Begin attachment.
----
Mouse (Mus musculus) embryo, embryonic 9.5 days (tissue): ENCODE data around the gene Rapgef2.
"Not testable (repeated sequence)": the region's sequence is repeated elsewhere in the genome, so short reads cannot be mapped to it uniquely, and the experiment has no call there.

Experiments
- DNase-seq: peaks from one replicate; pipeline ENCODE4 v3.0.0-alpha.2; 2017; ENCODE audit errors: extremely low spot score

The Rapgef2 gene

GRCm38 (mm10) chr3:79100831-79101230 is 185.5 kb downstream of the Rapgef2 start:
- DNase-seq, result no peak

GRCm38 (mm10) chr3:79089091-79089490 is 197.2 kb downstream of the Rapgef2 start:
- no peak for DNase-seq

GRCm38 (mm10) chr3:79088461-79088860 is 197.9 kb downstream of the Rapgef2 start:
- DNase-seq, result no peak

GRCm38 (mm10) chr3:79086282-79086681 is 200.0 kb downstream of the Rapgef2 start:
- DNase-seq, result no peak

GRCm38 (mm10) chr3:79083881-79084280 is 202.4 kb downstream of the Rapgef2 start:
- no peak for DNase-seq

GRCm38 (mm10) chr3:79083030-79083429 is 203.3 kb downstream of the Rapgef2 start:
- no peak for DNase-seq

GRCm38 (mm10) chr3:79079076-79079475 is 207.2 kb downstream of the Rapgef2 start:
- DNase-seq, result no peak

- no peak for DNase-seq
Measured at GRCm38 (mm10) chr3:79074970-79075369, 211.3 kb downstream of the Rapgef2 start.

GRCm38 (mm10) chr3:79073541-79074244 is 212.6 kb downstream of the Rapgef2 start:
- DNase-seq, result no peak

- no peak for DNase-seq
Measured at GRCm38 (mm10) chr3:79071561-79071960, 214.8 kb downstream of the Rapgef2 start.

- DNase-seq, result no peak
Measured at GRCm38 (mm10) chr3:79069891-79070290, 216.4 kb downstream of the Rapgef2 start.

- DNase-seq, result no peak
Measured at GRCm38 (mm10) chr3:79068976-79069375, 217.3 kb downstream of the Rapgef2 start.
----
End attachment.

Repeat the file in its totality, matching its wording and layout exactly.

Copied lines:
Mouse (Mus musculus) embryo, embryonic 9.5 days (tissue): ENCODE data around the gene Rapgef2.
"Not testable (repeated sequence)": the region's sequence is repeated elsewhere in the genome, so short reads cannot be mapped to it uniquely, and the experiment has no call there.

Experiments
- DNase-seq: peaks from one replicate; pipeline ENCODE4 v3.0.0-alpha.2; 2017; ENCODE audit errors: extremely low spot score

The Rapgef2 gene

GRCm38 (mm10) chr3:79100831-79101230 is 185.5 kb downstream of the Rapgef2 start:
- DNase-seq, result no peak

GRCm38 (mm10) chr3:79089091-79089490 is 197.2 kb downstream of the Rapgef2 start:
- no peak for DNase-seq

GRCm38 (mm10) chr3:79088461-79088860 is 197.9 kb downstream of the Rapgef2 start:
- DNase-seq, result no peak

GRCm38 (mm10) chr3:79086282-79086681 is 200.0 kb downstream of the Rapgef2 start:
- DNase-seq, result no peak

GRCm38 (mm10) chr3:79083881-79084280 is 202.4 kb downstream of the Rapgef2 start:
- no peak for DNase-seq

GRCm38 (mm10) chr3:79083030-79083429 is 203.3 kb downstream of the Rapgef2 start:
- no peak for DNase-seq

GRCm38 (mm10) chr3:79079076-79079475 is 207.2 kb downstream of the Rapgef2 start:
- DNase-seq, result no peak

- no peak for DNase-seq
Measured at GRCm38 (mm10) chr3:79074970-79075369, 211.3 kb downstream of the Rapgef2 start.

GRCm38 (mm10) chr3:79073541-79074244 is 212.6 kb downstream of the Rapgef2 start:
- DNase-seq, result no peak

- no peak for DNase-seq
Measured at GRCm38 (mm10) chr3:79071561-79071960, 214.8 kb downstream of the Rapgef2 start.

- DNase-seq, result no peak
Measured at GRCm38 (mm10) chr3:79069891-79070290, 216.4 kb downstream of the Rapgef2 start.

- DNase-seq, result no peak
Measured at GRCm38 (mm10) chr3:79068976-79069375, 217.3 kb downstream of the Rapgef2 start.